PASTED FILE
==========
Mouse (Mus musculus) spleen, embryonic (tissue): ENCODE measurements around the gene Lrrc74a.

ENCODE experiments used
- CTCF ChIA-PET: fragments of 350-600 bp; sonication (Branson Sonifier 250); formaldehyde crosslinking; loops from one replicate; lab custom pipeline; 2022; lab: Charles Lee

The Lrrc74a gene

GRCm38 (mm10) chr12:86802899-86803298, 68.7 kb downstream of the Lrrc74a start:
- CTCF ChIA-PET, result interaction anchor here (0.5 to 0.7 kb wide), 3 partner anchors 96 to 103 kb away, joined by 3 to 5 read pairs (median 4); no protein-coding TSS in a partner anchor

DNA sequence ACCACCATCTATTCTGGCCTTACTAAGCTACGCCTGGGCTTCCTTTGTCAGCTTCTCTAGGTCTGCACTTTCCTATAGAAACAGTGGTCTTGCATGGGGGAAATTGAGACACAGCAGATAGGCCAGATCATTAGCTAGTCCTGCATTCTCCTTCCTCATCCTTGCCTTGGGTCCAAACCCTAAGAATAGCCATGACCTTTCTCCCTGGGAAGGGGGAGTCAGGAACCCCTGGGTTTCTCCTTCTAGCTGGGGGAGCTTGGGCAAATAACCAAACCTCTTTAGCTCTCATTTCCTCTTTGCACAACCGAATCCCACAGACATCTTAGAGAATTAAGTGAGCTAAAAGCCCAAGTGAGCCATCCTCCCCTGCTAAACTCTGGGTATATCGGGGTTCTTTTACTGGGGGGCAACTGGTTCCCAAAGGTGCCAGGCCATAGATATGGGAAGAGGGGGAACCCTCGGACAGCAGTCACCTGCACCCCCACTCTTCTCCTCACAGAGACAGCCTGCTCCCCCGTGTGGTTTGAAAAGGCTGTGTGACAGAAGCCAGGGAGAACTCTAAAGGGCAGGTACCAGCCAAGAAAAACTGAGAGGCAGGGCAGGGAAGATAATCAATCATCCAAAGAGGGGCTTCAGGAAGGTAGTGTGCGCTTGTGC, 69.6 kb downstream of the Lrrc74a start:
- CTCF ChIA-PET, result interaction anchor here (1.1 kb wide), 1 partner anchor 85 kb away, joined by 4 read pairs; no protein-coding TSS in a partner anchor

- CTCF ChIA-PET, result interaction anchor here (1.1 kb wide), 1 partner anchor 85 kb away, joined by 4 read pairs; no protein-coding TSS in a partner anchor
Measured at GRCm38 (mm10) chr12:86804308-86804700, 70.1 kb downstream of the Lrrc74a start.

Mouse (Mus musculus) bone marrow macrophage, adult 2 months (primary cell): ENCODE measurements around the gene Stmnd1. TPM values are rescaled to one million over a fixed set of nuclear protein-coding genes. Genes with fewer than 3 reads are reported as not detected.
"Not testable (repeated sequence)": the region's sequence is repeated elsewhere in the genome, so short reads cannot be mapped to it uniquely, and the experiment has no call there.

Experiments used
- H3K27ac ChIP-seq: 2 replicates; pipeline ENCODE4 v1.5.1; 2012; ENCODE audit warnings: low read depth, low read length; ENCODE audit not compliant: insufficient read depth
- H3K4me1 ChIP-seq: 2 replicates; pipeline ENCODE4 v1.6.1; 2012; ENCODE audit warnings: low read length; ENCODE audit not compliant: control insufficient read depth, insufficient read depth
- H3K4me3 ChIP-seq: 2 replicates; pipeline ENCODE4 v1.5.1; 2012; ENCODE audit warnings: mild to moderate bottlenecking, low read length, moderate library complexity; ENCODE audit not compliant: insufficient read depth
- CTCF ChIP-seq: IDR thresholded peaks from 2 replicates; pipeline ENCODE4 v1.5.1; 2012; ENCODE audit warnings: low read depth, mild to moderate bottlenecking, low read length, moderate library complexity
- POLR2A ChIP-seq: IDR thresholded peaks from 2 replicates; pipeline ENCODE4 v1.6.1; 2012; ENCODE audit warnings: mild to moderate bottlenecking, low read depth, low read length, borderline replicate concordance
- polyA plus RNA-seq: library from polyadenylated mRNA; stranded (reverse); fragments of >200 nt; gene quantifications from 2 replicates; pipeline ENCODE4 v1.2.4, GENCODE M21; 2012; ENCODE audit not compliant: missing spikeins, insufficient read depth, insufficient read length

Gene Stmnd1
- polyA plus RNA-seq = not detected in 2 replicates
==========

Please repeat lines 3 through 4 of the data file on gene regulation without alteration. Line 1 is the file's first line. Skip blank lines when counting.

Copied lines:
- CTCF ChIA-PET: fragments of 350-600 bp; sonication (Branson Sonifier 250); formaldehyde crosslinking; loops from one replicate; lab custom pipeline; 2022; lab: Charles Lee

The Lrrc74a gene